As low slung as it is, it wears the mass of its batteries even lower. So, while it’s heavy at 5,126 lbs, it’s also incredibly flat and sure-footed thanks to quattro powered by electric motors at either end. We’ve found it’s about as fast as an RS 6 Avant, but its electrically delivered power is unleashed so unbelievably fast off the line that the GT will gain well more than a car length or two before the RS 6 is able to build boost and gather pace. In our experience, that lead can’t be clawed back until triple digits, which is lose-your-license speed levels anywhere in the U.S. and well beyond anything approached on the snaking turns of Angeles Crest.

Exiting the freeway, we found ourselves at a stoplight ready to climb into the hills. Before the light turned green, a modified Acura NSX and two modern Porsche 911 Turbos buzzed past in a line. We tucked in behind them, knowing they are likely very fast and capable in their own right and certainly more experienced with the road than us.

Climbing into the hills, the three leaders picked up pace and were surprised to see the comparably big Audi keeping pace behind them… and not just on the long straights where quattro and electric power would deliver more than enough velocity to rope them in. Even in the corners, the RS e-tron GT was flat and sure-footed.

Angeles Crest is analogous to Le Mans style racing with multiple classes. Here, in cars such as these, prototypes speeding past slower moving runners, where the camper van-lifer enroute to an Instagram shoot may be like a slower GT car, while construction trucks and bicyclists are much, much slower yet.

The winding roads go on almost unendingly, the cliffs nearby with drops well out of field of view. The Audi kept delivering, though it came at a cost of range and the pace combined with the car’s weight would begin to take their toll on the tires. This was a loaner, so we backed off in some of the corners and roped the other three cars back in on the straights.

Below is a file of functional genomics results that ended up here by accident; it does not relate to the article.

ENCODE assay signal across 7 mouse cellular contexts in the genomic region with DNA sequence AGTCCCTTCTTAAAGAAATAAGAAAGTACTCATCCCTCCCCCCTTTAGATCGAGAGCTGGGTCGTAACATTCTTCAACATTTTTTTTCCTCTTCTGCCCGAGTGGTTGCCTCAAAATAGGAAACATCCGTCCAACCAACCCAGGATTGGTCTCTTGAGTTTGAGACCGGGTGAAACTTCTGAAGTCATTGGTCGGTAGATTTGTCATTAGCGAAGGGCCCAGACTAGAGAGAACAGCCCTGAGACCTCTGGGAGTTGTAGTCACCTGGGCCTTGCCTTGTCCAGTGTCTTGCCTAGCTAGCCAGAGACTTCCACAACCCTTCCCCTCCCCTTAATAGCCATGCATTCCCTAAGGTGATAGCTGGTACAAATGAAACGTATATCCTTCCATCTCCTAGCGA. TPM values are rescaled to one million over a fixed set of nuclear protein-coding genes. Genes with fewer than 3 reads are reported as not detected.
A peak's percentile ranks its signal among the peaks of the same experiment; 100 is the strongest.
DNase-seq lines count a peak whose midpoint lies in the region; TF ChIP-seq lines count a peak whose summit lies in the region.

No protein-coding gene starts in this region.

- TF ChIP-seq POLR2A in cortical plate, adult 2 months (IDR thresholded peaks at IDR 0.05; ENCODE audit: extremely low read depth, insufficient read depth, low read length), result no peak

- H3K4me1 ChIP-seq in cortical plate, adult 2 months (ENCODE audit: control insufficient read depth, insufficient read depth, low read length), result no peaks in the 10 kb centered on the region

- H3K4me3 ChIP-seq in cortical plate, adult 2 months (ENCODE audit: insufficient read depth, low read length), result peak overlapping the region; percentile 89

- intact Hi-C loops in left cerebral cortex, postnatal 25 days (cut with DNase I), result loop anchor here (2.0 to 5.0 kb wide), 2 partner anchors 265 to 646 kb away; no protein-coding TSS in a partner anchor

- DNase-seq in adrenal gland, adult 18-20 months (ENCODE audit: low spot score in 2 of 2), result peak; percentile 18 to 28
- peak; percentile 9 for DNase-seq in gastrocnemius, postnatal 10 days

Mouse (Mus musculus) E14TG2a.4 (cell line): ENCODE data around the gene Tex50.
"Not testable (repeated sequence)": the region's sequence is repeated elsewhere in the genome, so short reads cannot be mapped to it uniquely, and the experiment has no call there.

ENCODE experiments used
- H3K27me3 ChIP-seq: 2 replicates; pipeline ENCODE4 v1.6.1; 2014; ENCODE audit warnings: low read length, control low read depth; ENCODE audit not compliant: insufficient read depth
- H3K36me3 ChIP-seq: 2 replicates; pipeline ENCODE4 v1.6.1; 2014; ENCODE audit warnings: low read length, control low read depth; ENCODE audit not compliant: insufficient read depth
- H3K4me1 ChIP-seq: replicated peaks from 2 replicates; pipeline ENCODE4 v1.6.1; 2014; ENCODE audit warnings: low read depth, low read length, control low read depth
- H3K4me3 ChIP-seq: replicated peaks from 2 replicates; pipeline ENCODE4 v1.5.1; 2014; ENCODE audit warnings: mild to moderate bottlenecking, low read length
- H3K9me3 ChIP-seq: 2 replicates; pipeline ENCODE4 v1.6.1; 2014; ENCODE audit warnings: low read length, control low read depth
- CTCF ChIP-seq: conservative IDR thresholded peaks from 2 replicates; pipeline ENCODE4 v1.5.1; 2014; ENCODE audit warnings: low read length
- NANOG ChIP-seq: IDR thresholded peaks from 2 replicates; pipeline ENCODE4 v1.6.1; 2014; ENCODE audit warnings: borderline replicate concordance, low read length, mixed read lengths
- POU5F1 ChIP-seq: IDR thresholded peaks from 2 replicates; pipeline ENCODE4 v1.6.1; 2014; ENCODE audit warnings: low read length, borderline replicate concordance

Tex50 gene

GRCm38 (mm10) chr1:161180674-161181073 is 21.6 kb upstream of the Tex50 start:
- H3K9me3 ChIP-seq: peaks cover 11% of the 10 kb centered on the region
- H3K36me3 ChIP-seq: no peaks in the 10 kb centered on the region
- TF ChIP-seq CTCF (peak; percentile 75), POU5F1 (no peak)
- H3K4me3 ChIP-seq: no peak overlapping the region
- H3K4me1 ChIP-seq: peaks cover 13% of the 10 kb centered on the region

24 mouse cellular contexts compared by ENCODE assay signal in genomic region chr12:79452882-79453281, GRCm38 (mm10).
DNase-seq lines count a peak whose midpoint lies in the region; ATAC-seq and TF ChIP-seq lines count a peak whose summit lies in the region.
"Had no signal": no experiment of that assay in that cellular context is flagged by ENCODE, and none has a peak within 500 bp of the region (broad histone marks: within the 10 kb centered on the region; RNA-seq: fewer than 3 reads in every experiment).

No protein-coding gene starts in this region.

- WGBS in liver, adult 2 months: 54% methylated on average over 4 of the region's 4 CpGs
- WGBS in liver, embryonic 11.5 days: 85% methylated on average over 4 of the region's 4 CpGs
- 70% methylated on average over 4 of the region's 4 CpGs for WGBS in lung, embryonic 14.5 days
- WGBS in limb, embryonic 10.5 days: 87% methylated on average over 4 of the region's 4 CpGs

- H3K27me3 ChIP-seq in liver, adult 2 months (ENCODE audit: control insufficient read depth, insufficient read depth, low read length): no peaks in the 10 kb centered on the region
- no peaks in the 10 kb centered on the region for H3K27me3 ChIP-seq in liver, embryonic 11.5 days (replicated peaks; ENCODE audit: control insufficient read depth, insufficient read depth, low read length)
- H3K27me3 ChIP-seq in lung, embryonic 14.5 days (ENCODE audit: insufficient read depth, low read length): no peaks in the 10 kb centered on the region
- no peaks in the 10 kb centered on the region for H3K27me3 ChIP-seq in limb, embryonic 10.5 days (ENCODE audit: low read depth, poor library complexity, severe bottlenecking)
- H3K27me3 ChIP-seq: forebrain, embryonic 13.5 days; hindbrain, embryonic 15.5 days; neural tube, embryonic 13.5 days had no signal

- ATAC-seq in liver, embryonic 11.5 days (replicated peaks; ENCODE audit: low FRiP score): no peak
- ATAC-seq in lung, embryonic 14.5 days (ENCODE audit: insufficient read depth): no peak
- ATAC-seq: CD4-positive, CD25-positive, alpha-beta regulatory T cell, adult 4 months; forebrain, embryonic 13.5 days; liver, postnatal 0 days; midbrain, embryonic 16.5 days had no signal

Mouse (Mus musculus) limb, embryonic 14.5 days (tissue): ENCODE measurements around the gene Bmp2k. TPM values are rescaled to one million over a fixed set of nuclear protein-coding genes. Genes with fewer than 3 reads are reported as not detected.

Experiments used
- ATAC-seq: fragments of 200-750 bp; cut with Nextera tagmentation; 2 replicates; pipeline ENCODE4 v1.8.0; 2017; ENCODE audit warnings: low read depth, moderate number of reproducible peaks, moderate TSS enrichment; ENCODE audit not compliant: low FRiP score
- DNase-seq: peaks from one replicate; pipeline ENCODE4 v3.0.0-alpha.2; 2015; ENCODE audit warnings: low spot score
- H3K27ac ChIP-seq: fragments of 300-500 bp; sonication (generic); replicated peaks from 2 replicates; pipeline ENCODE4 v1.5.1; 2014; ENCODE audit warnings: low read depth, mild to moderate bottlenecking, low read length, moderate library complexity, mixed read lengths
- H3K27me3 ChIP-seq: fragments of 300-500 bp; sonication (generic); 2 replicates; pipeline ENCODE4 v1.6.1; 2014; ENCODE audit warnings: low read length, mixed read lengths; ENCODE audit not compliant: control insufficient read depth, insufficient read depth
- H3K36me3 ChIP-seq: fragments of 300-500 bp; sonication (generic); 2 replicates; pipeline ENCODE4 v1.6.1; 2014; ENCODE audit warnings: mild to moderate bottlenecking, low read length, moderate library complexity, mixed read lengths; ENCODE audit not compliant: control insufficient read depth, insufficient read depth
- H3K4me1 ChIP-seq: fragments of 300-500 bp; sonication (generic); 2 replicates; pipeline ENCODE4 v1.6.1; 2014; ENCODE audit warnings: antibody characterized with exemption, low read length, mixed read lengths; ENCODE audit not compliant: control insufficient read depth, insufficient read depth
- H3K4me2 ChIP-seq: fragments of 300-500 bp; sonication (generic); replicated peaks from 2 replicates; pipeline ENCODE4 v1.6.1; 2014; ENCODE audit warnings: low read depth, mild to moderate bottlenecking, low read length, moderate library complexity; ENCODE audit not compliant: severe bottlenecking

Soon, Newcomb’s ranch rolled into view and we joined the crowd in the parking lot. We learned G.V.B.C. is neither a club, nor is there much opportunity for breakfast beyond a box of donuts and group coffee with donation jar. There was no Venmo or PayPal from what we could see, which was surprising. Given the tech-savvy nature of California, we were amazed this group still used money… even L.A. hipsters in Nixon-era Porsches.

Many were curious about the RS e-tron GT. Some hadn’t seen one before. A few were L.A.-based car journalists who recognized the “press car” tell of manufacturer tags. As with any good cars and coffee type of gathering, everyone was there to admire automobiles be they vintage or the newest of new, although we were the only EV that morning. There was no end to the good vibes on tap on Friday mornings at Newcomb’s though.

After a few hours of hanging out, it was time to head back the way we came, another incredible run, this time not chasing others but left to go our own speed. That’s probably just as well. We’d churned range in our previous climb, as one does in an EV on a hot day with seemingly endless full throttle sprints. Fortunately, once we’d regained a data signal, we found there were several high-speed chargers just a few miles from the freeway entry.